Salmon Spawning Gravels as a Critical Indicator of Restoration Potential: San Joaquin River, California
The Bureau of Reclamation (Reclamation) has interests in a large number of river restoration projects. These projects are typically related to water delivery, water salvage, or avoiding impacts to endangered species. Reclamation is supporting restoration projects on the Truckee River, Trinity River, and Colorado River to name a few. A large amount of money has been directed towards these restorations and it is estimated that $1 billion dollars has been spent just in the Southwest since the 1980's.
The San Joaquin River Restoration Program covers a large extent of the San Joaquin River from Friant Dam to the mouth of the Merced River and involves fish passage improvements and flow rehabilitation. Recently, restoration flows to the San Joaquin River have been implemented as a first step towards developing a Chinook salmon (_Oncorhynchus tshawystcha_) fishery (Fisheries Management Work Group 2010). Spawning gravel and water quality assessments are considered important components in this restoration effort. Degradation of spawning grounds in streams and rivers has been implicated as one of the causes of salmon endangerment. During spawning activity, eggs are buried in the substrate, often at mean depths from ca. 30 cm to 45 cm. This relatively deep substrate region is often in the zone of surface water and ground water interaction, typically referred to as the hyporheic zone. Hyporheic conditions within the redd may differ markedly from those found at the surface and can differ in water quality, sediments, and invertebrate communities. All of these elements may impact the success of salmon egg survival and could be considered appropriate endpoints for measurement. This study is designed to collect information on these disparate elements and provide guidance into the potential quality of this environment for spawning below this Reclamation dam.
Need and Benefit
Reclamation has a need to understand how, and whether, restoration attempts that use water management associated with dam operations impact the environments and organisms that restoration efforts are directed towards. Reregulation of rivers below dams has been hypothesized as a way to sustain the natural attributes of rivers; however, actual tests of flow restoration and altering temperatures by selective withdrawal have not demonstrated any unambiguous successes.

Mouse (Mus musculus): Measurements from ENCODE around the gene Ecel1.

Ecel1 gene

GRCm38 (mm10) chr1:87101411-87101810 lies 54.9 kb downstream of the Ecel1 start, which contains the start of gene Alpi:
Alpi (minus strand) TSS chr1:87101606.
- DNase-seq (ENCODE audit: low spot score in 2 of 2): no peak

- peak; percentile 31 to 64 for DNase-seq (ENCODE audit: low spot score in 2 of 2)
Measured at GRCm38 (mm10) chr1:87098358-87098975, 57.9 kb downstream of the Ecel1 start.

Often impacts below dams are multivariate in nature, and changes in operations will not result in improvements to aquatic communities. Changes to a single attribute, like flow, may not positively alter temperature or, in many cases, sediment availability or transport.
Much of the present literature seems to suggest that there is an inability to control flows to the degree necessary for biological improvement.
The potential for limited success in progress towards biological goals below dams through management of flow changes indicates that the biological aspects of these operations should be thoroughly studied.
Fish and Game, California
Bureau of Reclamation Review
The following documents were reviewed by experts in fields relating to this project's study and findings. The results were determined to be achieved using valid means.
Observations on the Hyporheic Environment along the San Joaquin River below Friant Dam (final, PDF,
By Mr. Gregory Reed
Report completed on October 18, 2011